Evidence has been discovered that attractive forces exist between silver and iodonium cations. ‘The interaction is counter-intuitive,’ explains Kari Rissanen from the University of Jyväskylä, Finland. ‘No one would expect two positively charged ions to experience an attractive interaction.’
Rissanen says that his team discovered the attraction serendipitously. They were studying reactions intended to produce a complex containing a positively charged halogen ion, known as a halonium ion, specifically an iodonium ion. These reactions started with one complex that contained a silver ion and another that contained an iodonium ion. The iodonium ion was intended to substitute for the silver ion, but instead the researchers produced a stable ‘complex of complexes’ without any substitution. ‘It would have been easy to dismiss the result as an oddity and move on, but we recognised its potential and began studying it in earnest,’ says Rissanen.
NMR and isothermal calorimetry measurements of the complex in solution then both suggested an attractive interaction happening between the silver and iodonium ions. X-ray diffraction studies of crystals of the complex also showed that the silver and iodonium ions were closer together than would be expected without an attractive interaction. The researchers attribute the attraction to an as yet unnamed interaction. They suggest that the iodonium ion donates an electron to the silver cation. While being formally positively charged, the iodonium ion acts as a nucleophile.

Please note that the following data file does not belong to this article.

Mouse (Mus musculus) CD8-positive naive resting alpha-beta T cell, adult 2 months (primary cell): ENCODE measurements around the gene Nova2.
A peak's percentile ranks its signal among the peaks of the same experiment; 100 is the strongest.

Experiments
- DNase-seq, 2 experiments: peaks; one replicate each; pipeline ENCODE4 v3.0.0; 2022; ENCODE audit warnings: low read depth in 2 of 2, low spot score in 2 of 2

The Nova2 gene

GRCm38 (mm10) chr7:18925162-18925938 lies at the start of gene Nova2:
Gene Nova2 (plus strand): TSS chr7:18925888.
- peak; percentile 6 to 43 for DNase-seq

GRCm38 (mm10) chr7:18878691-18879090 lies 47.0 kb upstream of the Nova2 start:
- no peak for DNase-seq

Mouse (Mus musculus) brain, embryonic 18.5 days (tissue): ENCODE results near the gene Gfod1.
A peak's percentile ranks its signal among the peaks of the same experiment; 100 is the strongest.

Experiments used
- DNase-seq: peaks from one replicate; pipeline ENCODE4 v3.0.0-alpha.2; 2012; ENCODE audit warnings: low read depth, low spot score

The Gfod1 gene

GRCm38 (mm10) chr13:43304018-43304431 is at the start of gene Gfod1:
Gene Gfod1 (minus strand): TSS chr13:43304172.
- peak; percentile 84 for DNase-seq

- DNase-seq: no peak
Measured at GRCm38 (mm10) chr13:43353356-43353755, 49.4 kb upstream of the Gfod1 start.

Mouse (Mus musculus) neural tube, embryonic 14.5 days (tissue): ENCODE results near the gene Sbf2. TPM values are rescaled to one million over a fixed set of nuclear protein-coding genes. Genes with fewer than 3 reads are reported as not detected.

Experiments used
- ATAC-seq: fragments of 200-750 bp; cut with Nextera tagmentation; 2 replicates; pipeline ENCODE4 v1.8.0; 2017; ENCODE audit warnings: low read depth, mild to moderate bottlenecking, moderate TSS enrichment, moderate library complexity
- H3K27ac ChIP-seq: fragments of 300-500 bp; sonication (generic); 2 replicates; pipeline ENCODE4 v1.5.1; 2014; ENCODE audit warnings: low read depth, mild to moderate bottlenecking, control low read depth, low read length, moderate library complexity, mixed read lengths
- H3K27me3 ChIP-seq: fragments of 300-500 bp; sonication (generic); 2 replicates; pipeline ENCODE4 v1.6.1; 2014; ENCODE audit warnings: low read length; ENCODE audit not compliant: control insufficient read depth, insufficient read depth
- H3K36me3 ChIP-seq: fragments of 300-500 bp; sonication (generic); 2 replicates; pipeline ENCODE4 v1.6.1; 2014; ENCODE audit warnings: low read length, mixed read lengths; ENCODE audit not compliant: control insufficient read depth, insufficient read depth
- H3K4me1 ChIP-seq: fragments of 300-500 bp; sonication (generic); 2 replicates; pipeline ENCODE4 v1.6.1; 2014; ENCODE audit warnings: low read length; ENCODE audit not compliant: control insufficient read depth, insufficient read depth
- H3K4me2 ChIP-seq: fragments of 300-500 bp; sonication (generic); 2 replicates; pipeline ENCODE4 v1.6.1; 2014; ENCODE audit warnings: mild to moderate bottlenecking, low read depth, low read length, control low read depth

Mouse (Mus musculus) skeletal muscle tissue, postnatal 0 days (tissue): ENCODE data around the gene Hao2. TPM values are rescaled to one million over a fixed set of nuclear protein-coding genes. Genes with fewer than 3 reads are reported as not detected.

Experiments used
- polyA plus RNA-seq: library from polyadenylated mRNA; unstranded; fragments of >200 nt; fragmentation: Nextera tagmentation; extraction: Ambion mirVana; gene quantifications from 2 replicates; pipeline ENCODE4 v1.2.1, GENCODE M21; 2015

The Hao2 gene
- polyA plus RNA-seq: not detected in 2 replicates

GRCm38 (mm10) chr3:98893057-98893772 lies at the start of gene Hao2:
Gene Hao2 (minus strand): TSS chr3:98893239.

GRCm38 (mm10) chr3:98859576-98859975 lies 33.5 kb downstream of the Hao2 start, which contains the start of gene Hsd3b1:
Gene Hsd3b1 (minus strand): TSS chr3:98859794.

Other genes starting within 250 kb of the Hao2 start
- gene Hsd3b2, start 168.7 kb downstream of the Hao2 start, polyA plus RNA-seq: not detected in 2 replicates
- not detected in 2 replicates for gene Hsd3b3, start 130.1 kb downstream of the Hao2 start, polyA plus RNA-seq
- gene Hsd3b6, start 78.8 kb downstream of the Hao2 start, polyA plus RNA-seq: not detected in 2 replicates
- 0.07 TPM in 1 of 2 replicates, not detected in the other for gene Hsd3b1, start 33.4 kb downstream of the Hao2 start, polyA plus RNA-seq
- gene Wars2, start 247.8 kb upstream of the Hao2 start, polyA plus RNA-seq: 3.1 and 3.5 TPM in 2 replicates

Rissanen notes that the combination of data from the complexes in solution and as crystals makes a stronger case that the two cations interact like this. Otherwise the interaction ‘might have been written off as simply a consequence of other well-known interactions’. Antonio Frontera from the University of the Balearic Islands, Spain, also used computational chemistry to show that other interactions were not responsible.
Pierangelo Metrangolo from the Polytechnic University of Milan, Italy, notes that the evidence for the complex of complexes is very robust. Rissanen’s team makes it three different ways, and the characterisation is thorough. ‘There are still many intermolecular interactions to be discovered,’ he stresses. ‘The nature of many others, even established ones, is yet to be fully understood.’
The Jyväskylä team has now synthesised different examples that demonstrate the same new interaction, Rissanen adds. He hopes to use the interaction to stabilise a wide range of systems. ‘The scientific community will be seeing a lot more of this work in the near future.’